Inflammatory diseases of the upper respiratory tract are characterized by flow of plasma filtrate across the epithelium into the airway lumen ("transudation"). Elsewhere, we have proposed that extravasation from microvessels causes edema, and this is associated with elevated subepithelial hydrostatic pressure that drives transudation. To test this hypothesis, we have attempted to block transudation by elevating luminal hydrostatic pressure. We measured the appearance of plasma markers into the lumen of an isolated perfused segment of rat trachea in vivo and found that stimulation of one vagal nerve caused a rapid (half-time ∼5 min) and nonselective increase in the flow of markers from blood to airway lumen. Leukocyte migration also caused transudation that developed much more slowly (half-time = 2-3 h). In both cases, transudation was blocked by application of luminal hydrostatic pressures. The critical luminal pressure needed to block vagally induced transudation was ∼4.5 cmH 2O, and, to block epithelial transudation induced by leukocyte traffic, it was 3 cmH 2O, and we conclude that these are the subepithelial pressures that drive inflammatory transudation into the airway lumen.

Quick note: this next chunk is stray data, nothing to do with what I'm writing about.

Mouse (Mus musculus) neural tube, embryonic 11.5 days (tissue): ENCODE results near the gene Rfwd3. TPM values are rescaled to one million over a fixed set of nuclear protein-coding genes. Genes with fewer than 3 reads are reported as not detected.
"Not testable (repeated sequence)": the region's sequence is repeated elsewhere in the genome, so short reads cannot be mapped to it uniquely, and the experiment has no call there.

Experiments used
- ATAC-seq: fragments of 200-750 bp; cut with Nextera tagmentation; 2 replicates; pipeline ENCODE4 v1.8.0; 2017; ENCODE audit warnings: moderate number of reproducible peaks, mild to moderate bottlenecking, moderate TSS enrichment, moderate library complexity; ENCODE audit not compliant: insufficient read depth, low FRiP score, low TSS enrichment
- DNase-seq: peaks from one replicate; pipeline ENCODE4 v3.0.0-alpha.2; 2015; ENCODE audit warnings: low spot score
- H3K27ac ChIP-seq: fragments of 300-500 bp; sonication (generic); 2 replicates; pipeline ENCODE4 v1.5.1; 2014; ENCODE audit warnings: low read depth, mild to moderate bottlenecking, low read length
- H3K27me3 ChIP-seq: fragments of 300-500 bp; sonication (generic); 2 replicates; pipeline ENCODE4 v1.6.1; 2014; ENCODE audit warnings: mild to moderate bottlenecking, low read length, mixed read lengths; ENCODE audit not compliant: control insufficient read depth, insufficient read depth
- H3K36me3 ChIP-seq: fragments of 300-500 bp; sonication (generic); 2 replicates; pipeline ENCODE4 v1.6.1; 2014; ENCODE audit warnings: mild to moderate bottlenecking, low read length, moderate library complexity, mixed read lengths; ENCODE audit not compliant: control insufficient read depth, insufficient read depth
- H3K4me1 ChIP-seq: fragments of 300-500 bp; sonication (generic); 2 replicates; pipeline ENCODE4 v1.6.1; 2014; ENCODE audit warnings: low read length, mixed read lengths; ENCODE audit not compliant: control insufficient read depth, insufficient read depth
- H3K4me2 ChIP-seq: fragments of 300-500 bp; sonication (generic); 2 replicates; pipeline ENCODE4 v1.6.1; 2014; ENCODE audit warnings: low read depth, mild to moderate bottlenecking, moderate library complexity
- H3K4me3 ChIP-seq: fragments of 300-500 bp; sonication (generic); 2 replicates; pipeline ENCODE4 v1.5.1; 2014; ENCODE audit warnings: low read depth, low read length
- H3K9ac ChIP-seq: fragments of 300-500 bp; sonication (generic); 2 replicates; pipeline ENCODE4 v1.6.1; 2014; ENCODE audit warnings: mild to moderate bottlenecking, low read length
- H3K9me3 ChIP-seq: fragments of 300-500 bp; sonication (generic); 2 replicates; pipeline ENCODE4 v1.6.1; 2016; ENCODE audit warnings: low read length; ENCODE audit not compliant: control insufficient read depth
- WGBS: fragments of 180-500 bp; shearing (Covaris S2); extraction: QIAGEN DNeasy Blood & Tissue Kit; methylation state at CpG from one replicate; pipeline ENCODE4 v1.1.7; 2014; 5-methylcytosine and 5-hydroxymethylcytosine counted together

|Original language||English (US)|
|Number of pages||7|
|Journal||Journal of Applied Physiology|
|State||Published - 2002|
ASJC Scopus subject areas
- Orthopedics and Sports Medicine
- Physical Therapy, Sports Therapy and Rehabilitation